Anyway, for some context here is a look at CMHC’s forecast issued this time last year, against how it actually played out.

        2007        2008        2008       Actual     Forecast     Actual   Difference------------------------------------------------------Price     $338,636    $355,000    $332,582    -6.7%------------------------------------------------------Sales       20,427      19,250      17,369   -10.8%------------------------------------------------------Vacancy       1.5%        2.0%        2.4%    -0.4%------------------------------------------------------Avg Rent      $958      $1,050      $1,034    -1.4%------------------------------------------------------

They did pretty well on the rental front, but were off in a big way on the resale market. Seems they’re suffering from the same fallacy as most others in the sector and believing that the run up was the result of an efficient market and not just a bubble caused by easy credit and over-consumption.

I guess we’ll find out in the next 24 months.

Inventory Sales

Lies, Damn Lies, and Statistics

When I first started looking at the litany of stats released every month by the various outlets, it was kind of overwhelming. There are dozens of different measures, examining things from just as many angles. Even with my background in accounting and statistics, it was kind of wild.

But as I’ve worked with the numbers, and seen how they interact, I’ve found an increasingly select few stats that are actually relevant… and conversely, a growing list that are not worth the paper they’re printed on. So today I figured I’d take a quick look at the more commonly reported stats, and offer my takes on which are the wheat, and which are the chaff.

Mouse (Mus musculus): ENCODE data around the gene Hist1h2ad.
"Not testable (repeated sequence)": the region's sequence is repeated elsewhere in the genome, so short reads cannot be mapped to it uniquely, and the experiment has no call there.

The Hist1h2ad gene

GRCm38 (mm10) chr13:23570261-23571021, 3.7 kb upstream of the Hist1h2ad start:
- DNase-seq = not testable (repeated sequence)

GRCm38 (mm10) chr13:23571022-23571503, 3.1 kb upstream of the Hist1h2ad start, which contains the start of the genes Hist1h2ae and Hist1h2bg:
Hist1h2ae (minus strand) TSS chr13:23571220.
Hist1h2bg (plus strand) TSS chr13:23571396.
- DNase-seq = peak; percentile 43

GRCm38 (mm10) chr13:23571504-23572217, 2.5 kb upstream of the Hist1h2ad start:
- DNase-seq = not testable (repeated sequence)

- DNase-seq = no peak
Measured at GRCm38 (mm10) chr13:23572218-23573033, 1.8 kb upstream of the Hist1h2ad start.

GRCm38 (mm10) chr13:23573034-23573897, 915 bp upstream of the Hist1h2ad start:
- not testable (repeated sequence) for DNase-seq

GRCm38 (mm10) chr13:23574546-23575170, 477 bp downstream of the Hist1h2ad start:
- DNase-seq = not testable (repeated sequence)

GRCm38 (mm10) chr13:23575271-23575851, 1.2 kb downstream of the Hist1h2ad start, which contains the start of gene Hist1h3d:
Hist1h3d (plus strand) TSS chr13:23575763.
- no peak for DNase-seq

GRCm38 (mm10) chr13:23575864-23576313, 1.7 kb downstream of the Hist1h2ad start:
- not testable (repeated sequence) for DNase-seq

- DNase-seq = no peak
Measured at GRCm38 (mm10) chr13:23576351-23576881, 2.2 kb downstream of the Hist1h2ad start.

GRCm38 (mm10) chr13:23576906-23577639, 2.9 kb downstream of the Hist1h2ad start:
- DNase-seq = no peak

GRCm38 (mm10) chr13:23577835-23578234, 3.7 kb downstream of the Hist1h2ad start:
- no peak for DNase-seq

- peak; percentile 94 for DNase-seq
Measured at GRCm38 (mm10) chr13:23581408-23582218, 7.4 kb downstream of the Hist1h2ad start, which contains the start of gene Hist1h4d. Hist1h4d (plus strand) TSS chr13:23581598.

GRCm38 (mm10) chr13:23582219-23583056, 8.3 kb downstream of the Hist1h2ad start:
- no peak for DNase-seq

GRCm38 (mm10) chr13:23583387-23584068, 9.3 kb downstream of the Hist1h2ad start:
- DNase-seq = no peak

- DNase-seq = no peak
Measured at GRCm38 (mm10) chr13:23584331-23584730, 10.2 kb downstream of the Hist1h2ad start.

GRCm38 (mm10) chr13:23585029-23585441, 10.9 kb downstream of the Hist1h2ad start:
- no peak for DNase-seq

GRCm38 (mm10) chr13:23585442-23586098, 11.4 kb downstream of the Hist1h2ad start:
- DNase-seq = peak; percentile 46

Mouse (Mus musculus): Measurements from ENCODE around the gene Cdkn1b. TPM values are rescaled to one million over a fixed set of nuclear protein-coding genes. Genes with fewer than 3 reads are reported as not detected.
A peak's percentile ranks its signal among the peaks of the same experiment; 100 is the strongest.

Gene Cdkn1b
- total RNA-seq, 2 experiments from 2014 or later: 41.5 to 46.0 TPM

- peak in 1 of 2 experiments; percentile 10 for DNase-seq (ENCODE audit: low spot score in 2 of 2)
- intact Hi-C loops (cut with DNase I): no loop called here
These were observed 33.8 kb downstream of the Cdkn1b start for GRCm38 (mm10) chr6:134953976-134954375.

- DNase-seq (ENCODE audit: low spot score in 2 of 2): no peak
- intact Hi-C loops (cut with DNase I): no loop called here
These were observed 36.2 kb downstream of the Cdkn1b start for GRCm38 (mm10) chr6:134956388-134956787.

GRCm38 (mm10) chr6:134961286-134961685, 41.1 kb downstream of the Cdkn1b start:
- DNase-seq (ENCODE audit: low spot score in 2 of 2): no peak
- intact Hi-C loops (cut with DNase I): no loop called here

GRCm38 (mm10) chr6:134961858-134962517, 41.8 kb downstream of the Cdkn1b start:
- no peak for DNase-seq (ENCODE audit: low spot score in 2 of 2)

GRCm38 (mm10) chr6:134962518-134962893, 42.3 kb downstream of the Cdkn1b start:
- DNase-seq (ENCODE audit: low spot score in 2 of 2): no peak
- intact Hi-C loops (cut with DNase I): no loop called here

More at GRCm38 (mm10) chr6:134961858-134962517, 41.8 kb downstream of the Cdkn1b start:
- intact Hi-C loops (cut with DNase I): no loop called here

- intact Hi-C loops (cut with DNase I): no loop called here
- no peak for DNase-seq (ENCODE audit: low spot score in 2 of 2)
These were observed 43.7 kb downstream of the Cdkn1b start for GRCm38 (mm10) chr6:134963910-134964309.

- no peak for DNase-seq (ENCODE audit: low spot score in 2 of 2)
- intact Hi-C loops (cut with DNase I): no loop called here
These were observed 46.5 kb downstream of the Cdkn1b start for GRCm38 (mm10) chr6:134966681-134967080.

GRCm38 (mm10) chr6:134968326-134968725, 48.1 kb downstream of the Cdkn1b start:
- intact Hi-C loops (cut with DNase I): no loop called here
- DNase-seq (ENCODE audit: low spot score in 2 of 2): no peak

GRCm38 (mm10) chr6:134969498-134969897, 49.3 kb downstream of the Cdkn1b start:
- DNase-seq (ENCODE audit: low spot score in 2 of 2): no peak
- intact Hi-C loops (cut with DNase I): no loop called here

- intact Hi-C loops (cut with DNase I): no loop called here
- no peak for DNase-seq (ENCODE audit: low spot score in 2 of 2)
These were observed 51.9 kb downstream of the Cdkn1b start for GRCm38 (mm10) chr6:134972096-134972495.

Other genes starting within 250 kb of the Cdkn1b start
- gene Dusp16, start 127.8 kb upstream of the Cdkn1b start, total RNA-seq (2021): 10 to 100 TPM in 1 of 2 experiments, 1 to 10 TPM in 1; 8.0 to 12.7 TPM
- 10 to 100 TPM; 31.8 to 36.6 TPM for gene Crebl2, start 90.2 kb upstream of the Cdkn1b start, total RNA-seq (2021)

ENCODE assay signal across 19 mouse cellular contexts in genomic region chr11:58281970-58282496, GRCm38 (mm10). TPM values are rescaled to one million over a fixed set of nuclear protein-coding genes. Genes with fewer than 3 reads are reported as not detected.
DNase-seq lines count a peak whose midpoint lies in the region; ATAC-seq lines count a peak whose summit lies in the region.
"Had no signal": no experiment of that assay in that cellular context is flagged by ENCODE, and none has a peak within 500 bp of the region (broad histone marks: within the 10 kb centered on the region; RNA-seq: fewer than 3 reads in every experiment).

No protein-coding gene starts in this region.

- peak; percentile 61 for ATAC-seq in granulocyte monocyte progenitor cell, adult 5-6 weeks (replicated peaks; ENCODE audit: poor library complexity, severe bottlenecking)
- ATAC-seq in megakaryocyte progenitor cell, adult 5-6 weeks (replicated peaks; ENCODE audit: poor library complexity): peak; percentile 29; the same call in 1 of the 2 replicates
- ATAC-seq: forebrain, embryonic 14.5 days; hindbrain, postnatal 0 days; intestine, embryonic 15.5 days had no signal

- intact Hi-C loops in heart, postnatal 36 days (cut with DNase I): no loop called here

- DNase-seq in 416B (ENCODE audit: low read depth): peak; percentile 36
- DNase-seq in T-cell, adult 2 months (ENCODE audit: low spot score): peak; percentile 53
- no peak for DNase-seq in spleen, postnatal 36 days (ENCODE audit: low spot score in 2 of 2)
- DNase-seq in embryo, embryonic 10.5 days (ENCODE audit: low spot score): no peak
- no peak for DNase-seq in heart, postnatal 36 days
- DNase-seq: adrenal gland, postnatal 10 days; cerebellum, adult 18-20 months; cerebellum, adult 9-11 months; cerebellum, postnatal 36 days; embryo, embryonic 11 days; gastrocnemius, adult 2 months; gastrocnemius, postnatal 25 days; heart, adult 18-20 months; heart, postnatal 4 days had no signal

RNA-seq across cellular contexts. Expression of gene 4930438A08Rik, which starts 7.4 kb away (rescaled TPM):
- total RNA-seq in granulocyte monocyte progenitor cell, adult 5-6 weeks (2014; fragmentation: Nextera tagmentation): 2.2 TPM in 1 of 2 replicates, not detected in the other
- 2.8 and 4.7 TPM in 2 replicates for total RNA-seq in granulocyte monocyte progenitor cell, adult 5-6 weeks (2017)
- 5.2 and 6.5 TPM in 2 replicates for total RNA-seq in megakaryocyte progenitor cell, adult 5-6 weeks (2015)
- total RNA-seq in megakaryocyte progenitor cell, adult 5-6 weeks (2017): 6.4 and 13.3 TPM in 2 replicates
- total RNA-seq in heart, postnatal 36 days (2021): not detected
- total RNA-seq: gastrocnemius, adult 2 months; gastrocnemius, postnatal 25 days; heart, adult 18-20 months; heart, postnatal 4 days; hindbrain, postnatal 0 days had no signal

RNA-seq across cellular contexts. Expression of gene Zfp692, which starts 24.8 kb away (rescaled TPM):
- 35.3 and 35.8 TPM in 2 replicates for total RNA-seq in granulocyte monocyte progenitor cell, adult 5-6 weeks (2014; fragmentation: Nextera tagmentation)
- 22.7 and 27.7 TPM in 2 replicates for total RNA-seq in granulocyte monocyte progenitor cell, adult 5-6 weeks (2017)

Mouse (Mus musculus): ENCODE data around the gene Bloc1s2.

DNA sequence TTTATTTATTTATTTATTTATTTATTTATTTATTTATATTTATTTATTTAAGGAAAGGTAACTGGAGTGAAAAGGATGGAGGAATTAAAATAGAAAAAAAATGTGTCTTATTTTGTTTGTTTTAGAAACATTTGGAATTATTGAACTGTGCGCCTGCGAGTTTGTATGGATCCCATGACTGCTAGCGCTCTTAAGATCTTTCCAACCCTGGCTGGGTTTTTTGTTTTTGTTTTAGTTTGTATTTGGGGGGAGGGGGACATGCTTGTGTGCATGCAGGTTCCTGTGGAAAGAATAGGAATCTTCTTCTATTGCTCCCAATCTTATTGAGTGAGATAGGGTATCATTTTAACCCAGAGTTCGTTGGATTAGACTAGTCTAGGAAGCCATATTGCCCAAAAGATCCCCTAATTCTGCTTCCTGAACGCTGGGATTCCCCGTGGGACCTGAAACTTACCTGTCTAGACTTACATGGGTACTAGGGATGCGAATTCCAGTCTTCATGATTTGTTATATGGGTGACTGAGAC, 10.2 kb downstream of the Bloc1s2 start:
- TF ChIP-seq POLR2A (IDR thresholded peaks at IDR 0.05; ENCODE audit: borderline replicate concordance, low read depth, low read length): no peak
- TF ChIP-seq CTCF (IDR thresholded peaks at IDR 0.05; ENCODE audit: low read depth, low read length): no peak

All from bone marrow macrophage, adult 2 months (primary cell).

I of course reserve the right to later change my mind and completely contradict this post, when or if it becomes convenient.

Good Stats

Median Price – This I find to be the most accurate reflection of what the “average home” is worth. I don’t want to bore you with the mathematics of it, but if you follow this link you can read up on just how medians are found, if you don’t already know.

Sales – A very straight forward measure, and tells you just how many units are sold.

Active Inventory/Listings – Another straight forward measure. As its name suggests, it tells you how many properties are listed at any given time. Not always widely reported here in Edmonton, but it can always be found in the Quarterly Stats packages on the EREB site.

Between those three stats alone you can get a very good overall picture of what is going on in the real estate market.

Occasionally Interesting Stats

Average Prices – Probably the most widely reported stats, unfortunately I don’t think it’s as good a measure as median prices. I feel this way because it can be skewed a bit. For example, if in February there are 999 homes sold for $300,000 each, and one sold for $5,000,000, we end up with an average price of 304,700. So while the number might not be way off, you can see the potential for a couple high end sales to really throw off the number, especially since sales in that category can be somewhat sporadic. That’s why I prefer the median figure because I think it gives a more accurate idea of what the “average home” is worth, rather then the “average of all homes.” Though because, at least here in Edmonton, they only give average prices for condos and townhouses and not the medians, it is unfortunately the only figure available, thus it is a necessary evil to discuss them.

Days on the Market – I was tempted to put this one in the “Completely Useless” pile, but I decided not to. My problem with this stat is the way re-listings restart their clocks once they expire, which obviously will skew the data, especially in times like now when we have large inventories and a lot of expiring listings. Though, while their figures are muted, they do seem to give an idea of the general health of a market.

Completely Useless Stats

New Listings – We hear a lot about this number, and some people just love it, using it in all kinds of ratios and such… but I think it’s as useless as tits on a bull. Because of the way re-listings are included, it’s a totally bogus stat. If you want an idea of how inventory is tracking, just keep an eye on active listings and sales, that’ll give you a much better idea of what’s out there.